Sections 905(a) and 933(i) of L & H completely obliterates the rights at common, civil or maritime law against Employer and fellow employee. Congress in its unlimited power has determined that the relationship gives rise only to compensation liabilities. The nature of the obligation is that there is no -the word is no-obligation.36
But Nebel not only does not compel the Louisiana rule sought. It does not stand alone as authority on the proposition. In Alcoa Steamship Company v. Charles Ferran and Company, 5 Cir., 1971, 443 F.2d 250, 1971 A.M.C. 1161 we held that the Red Letter Clause of a ship repair contract which limited liability of ship repairer to $300,000 was a defense which inhered in the nature of the obligation. We emphasized that the contract set forth the scheme of obligations, liabilities and created the relationships between the parties.37 In this case the relationship between the parties is contractual in the sense of the relationship of master-servant and fellow servant. And it is on that relationship and congressional awareness of the certainty of frequent and serious industrial injuries that it has mandated a structure in emphatic terms.
L & H is comprehensive. It has adjusted and rearranged the rights of maritime and other specifically covered workers. We could not hold that the L & H merely cut off the remedy against the fellow employee and that since the amendment in 1959 there has subsisted a remedy-less right against the co-worker which had no utility until the passage of the Direct Action Statute and OCSLA with its surrogate out-reach. We think that the comprehensive scheme known as the Longshoremen's and Harbor Workers' Act is the whole source of rights and remedies.38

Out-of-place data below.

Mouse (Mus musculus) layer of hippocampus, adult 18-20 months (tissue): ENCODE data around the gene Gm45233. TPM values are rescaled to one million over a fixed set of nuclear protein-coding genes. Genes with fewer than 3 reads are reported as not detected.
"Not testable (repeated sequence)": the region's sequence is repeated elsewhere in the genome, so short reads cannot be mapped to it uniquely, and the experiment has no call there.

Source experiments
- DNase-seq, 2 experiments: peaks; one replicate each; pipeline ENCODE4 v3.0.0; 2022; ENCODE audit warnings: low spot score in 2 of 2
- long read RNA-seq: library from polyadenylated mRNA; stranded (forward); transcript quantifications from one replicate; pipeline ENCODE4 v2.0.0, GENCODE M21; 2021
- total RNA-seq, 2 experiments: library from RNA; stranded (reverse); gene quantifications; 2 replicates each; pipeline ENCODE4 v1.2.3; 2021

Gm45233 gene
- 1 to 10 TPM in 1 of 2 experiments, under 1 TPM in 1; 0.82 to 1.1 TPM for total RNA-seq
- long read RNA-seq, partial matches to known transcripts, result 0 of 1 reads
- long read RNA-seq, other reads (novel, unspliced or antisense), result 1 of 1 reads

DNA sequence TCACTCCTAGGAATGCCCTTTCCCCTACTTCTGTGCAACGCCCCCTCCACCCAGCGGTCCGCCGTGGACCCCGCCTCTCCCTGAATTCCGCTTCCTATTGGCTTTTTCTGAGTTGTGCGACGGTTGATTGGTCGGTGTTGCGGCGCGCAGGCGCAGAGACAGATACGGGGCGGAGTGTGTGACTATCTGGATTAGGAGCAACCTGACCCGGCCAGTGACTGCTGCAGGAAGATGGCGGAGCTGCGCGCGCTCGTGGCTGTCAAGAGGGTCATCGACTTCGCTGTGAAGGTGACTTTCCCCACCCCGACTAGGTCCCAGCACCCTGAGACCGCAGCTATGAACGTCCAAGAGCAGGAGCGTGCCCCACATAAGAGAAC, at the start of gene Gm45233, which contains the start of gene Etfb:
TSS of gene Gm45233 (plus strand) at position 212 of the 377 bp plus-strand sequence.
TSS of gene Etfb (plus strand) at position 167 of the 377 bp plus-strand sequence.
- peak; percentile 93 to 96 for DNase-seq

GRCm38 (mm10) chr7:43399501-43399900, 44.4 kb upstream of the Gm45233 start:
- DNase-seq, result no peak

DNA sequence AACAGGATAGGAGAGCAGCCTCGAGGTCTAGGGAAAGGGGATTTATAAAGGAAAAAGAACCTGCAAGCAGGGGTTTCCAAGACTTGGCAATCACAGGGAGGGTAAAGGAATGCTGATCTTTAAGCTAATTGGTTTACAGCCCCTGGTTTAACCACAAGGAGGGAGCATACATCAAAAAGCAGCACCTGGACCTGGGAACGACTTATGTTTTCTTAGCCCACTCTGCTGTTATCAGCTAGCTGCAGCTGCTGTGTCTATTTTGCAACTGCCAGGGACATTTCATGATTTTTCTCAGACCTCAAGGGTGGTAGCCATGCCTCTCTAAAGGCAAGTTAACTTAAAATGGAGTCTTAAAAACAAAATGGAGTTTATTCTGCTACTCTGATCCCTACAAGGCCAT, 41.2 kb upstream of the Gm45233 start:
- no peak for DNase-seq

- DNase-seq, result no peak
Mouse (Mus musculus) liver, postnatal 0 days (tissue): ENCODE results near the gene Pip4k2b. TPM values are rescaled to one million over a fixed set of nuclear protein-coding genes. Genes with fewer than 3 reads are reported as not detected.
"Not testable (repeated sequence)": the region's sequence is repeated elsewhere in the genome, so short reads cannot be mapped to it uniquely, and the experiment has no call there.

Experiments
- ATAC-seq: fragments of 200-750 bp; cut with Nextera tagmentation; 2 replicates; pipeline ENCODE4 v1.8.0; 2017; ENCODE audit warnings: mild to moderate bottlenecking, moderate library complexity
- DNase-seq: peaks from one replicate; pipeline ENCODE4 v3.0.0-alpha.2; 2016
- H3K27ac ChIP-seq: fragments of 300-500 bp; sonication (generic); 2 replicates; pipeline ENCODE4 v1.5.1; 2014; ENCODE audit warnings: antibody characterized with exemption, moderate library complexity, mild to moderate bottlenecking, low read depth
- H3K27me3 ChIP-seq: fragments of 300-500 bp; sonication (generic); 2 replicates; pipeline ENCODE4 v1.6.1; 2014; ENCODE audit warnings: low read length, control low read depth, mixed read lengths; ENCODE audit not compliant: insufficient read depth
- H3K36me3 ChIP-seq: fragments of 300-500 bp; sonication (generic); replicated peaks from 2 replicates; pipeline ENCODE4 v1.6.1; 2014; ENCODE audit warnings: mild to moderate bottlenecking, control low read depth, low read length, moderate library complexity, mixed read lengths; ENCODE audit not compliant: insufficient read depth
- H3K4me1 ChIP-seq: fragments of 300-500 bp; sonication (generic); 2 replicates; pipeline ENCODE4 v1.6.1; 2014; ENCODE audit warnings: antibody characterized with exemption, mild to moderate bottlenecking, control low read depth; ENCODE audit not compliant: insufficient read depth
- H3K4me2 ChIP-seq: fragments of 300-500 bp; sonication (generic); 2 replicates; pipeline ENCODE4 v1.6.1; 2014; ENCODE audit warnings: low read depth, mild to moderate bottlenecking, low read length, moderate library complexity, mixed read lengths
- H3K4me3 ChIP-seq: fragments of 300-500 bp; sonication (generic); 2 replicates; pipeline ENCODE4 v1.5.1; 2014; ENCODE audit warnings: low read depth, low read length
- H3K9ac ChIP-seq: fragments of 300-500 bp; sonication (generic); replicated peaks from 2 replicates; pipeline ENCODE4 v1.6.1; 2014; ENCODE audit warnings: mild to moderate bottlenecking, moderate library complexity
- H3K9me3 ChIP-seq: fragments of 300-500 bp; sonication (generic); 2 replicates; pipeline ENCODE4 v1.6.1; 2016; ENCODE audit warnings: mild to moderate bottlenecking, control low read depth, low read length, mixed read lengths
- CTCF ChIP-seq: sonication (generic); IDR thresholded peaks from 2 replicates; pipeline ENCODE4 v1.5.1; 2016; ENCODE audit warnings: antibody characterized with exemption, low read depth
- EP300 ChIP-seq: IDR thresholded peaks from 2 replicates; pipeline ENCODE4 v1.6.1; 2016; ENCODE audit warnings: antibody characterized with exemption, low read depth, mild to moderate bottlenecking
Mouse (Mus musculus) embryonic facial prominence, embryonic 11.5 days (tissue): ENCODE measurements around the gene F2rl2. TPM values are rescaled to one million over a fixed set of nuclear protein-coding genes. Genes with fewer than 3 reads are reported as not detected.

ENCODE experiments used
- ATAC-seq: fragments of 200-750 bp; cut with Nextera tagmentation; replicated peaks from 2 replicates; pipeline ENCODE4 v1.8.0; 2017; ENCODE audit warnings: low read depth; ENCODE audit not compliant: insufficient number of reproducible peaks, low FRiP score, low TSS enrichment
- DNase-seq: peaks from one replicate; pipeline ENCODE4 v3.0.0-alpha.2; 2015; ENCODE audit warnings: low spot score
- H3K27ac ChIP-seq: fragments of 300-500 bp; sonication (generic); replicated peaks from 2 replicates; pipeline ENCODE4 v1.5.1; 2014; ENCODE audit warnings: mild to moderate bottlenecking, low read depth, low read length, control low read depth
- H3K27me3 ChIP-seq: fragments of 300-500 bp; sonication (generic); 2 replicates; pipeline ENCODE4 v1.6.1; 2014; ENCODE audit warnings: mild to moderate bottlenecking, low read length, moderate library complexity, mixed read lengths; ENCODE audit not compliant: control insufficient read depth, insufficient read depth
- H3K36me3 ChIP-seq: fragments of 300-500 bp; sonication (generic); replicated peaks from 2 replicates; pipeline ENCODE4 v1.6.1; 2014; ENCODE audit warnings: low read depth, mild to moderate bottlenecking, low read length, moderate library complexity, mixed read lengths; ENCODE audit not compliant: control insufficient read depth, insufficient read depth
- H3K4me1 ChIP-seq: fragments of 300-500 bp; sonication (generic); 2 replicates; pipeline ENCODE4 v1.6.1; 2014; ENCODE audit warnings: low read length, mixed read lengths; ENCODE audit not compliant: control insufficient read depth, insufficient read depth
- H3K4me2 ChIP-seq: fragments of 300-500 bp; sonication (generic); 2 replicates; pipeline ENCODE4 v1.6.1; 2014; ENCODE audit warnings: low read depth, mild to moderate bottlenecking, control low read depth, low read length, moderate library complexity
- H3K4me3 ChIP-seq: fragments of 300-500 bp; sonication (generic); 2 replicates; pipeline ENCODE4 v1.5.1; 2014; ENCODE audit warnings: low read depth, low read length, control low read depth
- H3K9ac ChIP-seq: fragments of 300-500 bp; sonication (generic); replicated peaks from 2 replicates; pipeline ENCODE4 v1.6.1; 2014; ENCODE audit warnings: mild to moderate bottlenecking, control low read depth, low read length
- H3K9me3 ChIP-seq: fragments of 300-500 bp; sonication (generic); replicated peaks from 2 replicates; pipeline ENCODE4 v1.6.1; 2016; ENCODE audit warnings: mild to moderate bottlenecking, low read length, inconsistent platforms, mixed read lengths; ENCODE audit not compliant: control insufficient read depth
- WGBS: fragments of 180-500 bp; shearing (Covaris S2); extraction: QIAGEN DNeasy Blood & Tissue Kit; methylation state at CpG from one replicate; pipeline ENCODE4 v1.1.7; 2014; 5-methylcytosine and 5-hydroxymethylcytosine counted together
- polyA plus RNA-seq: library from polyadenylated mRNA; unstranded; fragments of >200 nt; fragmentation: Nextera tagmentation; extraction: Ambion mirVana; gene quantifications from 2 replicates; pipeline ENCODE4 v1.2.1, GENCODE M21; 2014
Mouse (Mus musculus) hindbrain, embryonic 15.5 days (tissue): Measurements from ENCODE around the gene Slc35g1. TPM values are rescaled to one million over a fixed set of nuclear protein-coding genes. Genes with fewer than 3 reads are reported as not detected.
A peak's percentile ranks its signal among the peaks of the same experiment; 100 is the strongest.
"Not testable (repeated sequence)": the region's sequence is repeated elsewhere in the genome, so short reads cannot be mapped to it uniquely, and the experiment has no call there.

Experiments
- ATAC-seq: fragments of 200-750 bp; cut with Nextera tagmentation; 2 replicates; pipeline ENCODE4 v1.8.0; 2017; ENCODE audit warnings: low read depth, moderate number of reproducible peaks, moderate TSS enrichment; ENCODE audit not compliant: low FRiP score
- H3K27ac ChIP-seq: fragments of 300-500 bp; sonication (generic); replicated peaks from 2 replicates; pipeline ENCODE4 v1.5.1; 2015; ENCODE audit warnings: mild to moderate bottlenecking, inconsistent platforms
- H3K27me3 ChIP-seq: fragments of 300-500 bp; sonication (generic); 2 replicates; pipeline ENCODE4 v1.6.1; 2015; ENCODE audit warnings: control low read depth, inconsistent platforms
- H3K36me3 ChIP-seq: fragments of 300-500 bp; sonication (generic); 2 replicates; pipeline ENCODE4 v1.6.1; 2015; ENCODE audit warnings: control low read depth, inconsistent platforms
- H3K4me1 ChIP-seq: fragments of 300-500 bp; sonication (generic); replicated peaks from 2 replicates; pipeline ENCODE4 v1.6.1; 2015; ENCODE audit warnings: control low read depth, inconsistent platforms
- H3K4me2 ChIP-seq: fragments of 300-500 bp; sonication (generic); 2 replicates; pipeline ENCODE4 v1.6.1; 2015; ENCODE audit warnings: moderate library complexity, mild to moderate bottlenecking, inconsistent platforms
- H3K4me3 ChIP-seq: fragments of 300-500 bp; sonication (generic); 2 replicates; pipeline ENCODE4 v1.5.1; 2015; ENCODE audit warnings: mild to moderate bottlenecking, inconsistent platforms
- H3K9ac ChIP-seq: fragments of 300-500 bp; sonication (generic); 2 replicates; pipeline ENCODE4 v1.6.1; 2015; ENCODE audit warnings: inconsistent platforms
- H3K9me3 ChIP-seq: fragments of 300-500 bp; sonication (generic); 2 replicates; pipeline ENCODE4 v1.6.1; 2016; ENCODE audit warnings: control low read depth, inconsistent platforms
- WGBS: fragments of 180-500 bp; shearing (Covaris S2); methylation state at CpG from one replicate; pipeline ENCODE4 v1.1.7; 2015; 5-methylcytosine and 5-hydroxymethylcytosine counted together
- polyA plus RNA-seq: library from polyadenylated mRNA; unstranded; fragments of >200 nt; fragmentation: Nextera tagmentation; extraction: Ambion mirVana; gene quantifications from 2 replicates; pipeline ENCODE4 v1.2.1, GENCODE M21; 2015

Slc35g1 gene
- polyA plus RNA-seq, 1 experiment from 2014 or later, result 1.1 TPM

And in construing this Codal language we arrive at the same result as do the Louisiana courts. In Dandridge v. Fidelity and Casualty Co., La.App., 1939, 192 So. 887, the court faced the question of whether the defense of the employer granted by the workmen's compensation act was "inherent in the nature of the obligation" and thus could be asserted by the liability insurer. The Court of Appeal held that it could.